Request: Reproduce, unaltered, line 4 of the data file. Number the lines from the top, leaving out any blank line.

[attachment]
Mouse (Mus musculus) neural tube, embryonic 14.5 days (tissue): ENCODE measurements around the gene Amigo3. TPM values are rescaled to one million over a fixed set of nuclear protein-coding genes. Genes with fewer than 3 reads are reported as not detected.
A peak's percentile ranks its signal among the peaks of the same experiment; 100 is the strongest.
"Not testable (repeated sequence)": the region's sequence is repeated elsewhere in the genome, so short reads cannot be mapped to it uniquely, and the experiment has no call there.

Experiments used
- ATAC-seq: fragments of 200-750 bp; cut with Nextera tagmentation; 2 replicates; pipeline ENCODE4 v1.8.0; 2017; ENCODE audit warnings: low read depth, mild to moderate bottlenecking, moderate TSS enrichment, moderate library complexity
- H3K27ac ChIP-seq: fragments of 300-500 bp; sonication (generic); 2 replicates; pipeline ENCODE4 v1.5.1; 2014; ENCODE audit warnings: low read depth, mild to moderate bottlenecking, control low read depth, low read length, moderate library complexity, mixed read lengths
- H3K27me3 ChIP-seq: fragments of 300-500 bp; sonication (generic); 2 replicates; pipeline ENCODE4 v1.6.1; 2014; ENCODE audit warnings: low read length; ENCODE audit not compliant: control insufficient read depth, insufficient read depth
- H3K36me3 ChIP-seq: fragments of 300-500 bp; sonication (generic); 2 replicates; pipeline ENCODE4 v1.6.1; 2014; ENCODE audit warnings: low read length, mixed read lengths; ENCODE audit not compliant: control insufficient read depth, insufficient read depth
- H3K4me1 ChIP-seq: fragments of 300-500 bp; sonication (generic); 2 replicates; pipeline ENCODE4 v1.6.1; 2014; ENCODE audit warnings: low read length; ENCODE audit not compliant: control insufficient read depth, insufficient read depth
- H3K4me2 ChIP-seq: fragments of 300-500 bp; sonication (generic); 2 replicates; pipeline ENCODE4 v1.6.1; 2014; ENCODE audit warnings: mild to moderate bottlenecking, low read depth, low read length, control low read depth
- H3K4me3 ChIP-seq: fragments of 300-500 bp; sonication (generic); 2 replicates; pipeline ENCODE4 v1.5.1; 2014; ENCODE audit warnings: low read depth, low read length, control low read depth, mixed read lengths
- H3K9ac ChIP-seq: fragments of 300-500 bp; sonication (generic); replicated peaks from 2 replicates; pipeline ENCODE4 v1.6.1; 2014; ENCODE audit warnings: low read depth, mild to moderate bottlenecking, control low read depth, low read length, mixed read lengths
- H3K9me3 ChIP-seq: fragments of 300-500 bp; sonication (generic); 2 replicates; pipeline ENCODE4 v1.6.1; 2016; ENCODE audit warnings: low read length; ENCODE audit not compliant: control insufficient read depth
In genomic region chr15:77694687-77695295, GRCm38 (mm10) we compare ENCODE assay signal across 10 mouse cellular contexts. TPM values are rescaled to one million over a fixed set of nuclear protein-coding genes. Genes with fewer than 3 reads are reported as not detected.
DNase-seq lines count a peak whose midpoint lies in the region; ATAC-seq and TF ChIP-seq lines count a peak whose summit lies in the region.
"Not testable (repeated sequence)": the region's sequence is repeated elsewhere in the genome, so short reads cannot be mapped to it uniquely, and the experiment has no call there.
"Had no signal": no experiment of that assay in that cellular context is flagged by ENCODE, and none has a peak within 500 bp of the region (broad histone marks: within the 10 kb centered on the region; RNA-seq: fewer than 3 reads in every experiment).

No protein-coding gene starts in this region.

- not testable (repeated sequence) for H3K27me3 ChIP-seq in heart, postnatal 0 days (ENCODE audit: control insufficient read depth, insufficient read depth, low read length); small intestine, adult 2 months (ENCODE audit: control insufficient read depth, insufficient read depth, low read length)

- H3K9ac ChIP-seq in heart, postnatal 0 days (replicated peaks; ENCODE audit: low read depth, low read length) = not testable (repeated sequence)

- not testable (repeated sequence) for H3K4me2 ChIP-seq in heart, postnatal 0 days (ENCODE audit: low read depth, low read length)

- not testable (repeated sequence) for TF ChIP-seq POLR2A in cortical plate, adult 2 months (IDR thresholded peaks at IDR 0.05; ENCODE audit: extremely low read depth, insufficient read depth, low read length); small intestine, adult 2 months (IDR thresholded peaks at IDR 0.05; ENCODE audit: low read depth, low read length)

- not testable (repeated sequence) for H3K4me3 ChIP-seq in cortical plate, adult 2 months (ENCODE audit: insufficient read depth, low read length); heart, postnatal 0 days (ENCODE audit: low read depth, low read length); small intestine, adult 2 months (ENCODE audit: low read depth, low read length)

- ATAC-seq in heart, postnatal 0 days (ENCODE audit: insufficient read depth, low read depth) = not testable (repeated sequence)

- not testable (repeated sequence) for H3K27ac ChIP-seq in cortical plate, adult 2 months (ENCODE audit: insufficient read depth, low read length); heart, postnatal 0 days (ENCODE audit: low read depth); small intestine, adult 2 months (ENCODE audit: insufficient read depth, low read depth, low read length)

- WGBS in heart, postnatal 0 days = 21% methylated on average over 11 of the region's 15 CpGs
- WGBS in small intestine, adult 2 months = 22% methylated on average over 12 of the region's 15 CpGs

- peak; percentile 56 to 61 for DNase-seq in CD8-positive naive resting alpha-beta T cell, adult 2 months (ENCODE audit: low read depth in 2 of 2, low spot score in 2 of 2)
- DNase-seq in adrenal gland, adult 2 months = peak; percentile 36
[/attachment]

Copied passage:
Experiments used